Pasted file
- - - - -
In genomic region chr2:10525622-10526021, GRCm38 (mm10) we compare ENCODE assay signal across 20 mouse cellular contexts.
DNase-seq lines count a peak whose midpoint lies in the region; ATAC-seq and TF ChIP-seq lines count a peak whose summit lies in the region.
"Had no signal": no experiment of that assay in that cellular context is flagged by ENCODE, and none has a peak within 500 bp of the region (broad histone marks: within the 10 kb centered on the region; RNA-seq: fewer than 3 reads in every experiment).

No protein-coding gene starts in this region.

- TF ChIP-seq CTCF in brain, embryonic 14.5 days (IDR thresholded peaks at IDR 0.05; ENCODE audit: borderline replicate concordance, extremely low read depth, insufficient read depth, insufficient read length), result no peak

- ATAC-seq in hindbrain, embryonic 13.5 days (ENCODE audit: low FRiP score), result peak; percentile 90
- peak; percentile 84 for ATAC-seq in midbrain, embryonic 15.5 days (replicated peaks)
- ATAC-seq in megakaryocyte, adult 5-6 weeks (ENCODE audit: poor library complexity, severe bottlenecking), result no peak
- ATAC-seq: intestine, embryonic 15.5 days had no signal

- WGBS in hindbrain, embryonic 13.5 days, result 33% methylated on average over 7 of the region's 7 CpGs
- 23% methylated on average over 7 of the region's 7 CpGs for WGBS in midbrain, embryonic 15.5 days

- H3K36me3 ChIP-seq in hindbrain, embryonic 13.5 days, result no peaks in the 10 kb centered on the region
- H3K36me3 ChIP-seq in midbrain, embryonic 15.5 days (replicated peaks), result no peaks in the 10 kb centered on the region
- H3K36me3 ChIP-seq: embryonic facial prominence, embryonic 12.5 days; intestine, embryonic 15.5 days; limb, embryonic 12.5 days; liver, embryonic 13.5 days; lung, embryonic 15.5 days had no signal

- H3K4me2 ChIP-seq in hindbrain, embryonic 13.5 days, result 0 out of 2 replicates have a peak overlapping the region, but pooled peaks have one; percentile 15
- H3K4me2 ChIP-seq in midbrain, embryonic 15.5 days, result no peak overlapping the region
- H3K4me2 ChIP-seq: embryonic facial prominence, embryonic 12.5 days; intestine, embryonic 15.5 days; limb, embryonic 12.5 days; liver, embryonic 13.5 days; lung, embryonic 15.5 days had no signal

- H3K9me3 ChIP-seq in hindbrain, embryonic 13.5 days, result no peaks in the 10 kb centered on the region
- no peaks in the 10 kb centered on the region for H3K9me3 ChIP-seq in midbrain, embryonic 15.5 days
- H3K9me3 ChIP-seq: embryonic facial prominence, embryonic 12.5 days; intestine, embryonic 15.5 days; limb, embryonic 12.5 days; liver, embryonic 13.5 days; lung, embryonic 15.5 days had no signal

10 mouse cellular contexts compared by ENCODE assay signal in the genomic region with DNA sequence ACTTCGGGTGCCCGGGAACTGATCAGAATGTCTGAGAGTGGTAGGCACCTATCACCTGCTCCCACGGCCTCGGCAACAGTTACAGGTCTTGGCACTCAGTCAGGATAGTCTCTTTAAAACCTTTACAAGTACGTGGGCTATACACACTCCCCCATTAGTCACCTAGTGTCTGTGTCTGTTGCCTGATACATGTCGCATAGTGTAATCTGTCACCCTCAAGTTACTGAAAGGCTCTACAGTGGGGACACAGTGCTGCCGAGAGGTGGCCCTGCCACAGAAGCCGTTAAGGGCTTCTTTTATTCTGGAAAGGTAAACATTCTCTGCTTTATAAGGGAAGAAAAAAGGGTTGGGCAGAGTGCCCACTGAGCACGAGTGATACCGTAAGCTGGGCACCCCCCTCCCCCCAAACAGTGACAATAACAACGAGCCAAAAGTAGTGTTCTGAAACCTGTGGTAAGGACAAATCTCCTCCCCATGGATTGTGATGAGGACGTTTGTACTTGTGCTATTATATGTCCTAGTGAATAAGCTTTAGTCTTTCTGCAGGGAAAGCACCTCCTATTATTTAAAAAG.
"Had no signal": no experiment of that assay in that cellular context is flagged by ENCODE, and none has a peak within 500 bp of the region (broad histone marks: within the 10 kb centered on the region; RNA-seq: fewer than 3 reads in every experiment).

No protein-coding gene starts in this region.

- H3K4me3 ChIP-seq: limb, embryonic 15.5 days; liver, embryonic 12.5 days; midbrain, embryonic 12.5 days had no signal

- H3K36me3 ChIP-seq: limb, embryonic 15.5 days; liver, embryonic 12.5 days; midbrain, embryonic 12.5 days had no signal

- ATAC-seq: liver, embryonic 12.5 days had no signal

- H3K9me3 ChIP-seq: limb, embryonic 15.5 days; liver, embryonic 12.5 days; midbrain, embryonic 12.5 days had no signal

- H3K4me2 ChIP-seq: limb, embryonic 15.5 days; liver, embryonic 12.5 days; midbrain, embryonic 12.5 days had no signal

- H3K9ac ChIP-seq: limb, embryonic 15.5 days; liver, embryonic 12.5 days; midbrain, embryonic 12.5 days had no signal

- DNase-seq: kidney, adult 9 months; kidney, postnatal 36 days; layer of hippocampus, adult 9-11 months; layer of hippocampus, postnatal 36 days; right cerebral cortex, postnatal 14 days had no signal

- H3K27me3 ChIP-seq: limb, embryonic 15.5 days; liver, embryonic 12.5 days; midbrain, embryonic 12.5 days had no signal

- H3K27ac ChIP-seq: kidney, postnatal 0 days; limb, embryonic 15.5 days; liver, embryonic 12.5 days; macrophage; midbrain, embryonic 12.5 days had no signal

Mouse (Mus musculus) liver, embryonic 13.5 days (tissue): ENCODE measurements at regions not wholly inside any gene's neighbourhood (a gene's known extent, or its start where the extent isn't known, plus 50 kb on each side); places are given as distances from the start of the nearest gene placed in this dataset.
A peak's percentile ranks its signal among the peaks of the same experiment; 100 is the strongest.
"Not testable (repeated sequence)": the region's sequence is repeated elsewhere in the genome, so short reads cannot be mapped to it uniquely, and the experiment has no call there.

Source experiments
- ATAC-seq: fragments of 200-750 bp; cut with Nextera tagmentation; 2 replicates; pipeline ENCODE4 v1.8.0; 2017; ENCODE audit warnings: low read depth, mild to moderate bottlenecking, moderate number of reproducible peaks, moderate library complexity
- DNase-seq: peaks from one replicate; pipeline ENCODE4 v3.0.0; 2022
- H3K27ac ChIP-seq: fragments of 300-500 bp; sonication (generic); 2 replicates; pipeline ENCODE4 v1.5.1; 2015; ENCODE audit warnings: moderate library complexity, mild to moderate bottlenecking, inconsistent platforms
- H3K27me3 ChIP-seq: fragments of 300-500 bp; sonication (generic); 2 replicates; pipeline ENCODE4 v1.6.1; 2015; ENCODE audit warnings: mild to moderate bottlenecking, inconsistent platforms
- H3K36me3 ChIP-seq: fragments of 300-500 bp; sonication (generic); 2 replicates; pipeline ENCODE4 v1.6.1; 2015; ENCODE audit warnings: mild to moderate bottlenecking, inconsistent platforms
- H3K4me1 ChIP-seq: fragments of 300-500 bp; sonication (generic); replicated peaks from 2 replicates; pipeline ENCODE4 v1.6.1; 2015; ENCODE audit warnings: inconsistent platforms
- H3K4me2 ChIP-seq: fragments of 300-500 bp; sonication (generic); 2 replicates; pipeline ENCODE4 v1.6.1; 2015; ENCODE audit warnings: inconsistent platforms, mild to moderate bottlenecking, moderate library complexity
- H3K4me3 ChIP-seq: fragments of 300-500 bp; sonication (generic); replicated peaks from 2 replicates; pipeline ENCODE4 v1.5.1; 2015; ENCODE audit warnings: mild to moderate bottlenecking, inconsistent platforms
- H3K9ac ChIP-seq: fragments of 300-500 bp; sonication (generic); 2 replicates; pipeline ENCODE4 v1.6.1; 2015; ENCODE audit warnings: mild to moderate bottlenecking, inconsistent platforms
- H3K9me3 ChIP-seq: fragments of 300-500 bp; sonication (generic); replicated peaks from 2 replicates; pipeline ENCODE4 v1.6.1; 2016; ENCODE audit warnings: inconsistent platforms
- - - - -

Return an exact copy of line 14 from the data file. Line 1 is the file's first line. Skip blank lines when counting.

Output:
- H3K36me3 ChIP-seq: embryonic facial prominence, embryonic 12.5 days; intestine, embryonic 15.5 days; limb, embryonic 12.5 days; liver, embryonic 13.5 days; lung, embryonic 15.5 days had no signal